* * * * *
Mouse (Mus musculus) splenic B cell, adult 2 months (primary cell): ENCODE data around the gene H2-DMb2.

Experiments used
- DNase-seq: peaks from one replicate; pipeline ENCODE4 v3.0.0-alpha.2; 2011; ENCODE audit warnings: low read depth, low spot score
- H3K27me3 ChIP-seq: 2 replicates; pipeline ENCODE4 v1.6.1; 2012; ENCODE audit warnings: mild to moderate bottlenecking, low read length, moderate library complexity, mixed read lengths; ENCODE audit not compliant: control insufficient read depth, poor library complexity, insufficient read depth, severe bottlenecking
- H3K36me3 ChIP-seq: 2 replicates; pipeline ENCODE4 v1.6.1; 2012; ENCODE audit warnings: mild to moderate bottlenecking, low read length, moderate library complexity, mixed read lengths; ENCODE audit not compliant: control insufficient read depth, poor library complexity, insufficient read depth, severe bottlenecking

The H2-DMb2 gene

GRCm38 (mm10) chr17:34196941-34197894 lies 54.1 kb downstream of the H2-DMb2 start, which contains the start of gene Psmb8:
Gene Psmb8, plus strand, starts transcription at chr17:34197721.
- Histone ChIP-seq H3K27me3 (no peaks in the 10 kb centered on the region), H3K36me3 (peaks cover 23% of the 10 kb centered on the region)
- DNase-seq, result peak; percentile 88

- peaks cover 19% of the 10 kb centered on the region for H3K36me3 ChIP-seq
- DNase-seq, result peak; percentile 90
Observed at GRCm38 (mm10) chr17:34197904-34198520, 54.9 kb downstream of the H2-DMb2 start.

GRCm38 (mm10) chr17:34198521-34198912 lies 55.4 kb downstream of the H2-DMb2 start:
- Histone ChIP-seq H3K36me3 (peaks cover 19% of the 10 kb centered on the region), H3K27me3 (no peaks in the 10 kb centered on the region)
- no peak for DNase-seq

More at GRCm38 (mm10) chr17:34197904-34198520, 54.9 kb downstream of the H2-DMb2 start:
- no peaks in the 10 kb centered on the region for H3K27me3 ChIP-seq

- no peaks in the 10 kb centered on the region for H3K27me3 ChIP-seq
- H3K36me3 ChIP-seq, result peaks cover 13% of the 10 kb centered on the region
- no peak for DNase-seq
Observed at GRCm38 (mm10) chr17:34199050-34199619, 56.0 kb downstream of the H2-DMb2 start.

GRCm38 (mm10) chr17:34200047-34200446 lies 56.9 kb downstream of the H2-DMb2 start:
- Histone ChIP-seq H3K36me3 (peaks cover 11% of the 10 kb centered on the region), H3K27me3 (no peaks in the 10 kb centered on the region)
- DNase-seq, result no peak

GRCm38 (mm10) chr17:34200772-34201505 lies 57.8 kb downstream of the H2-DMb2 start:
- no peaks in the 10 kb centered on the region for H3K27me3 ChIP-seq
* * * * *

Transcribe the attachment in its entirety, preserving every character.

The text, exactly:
Mouse (Mus musculus) splenic B cell, adult 2 months (primary cell): ENCODE data around the gene H2-DMb2.

Experiments used
- DNase-seq: peaks from one replicate; pipeline ENCODE4 v3.0.0-alpha.2; 2011; ENCODE audit warnings: low read depth, low spot score
- H3K27me3 ChIP-seq: 2 replicates; pipeline ENCODE4 v1.6.1; 2012; ENCODE audit warnings: mild to moderate bottlenecking, low read length, moderate library complexity, mixed read lengths; ENCODE audit not compliant: control insufficient read depth, poor library complexity, insufficient read depth, severe bottlenecking
- H3K36me3 ChIP-seq: 2 replicates; pipeline ENCODE4 v1.6.1; 2012; ENCODE audit warnings: mild to moderate bottlenecking, low read length, moderate library complexity, mixed read lengths; ENCODE audit not compliant: control insufficient read depth, poor library complexity, insufficient read depth, severe bottlenecking

The H2-DMb2 gene

GRCm38 (mm10) chr17:34196941-34197894 lies 54.1 kb downstream of the H2-DMb2 start, which contains the start of gene Psmb8:
Gene Psmb8, plus strand, starts transcription at chr17:34197721.
- Histone ChIP-seq H3K27me3 (no peaks in the 10 kb centered on the region), H3K36me3 (peaks cover 23% of the 10 kb centered on the region)
- DNase-seq, result peak; percentile 88

- peaks cover 19% of the 10 kb centered on the region for H3K36me3 ChIP-seq
- DNase-seq, result peak; percentile 90
Observed at GRCm38 (mm10) chr17:34197904-34198520, 54.9 kb downstream of the H2-DMb2 start.

GRCm38 (mm10) chr17:34198521-34198912 lies 55.4 kb downstream of the H2-DMb2 start:
- Histone ChIP-seq H3K36me3 (peaks cover 19% of the 10 kb centered on the region), H3K27me3 (no peaks in the 10 kb centered on the region)
- no peak for DNase-seq

More at GRCm38 (mm10) chr17:34197904-34198520, 54.9 kb downstream of the H2-DMb2 start:
- no peaks in the 10 kb centered on the region for H3K27me3 ChIP-seq

- no peaks in the 10 kb centered on the region for H3K27me3 ChIP-seq
- H3K36me3 ChIP-seq, result peaks cover 13% of the 10 kb centered on the region
- no peak for DNase-seq
Observed at GRCm38 (mm10) chr17:34199050-34199619, 56.0 kb downstream of the H2-DMb2 start.

GRCm38 (mm10) chr17:34200047-34200446 lies 56.9 kb downstream of the H2-DMb2 start:
- Histone ChIP-seq H3K36me3 (peaks cover 11% of the 10 kb centered on the region), H3K27me3 (no peaks in the 10 kb centered on the region)
- DNase-seq, result no peak

GRCm38 (mm10) chr17:34200772-34201505 lies 57.8 kb downstream of the H2-DMb2 start:
- no peaks in the 10 kb centered on the region for H3K27me3 ChIP-seq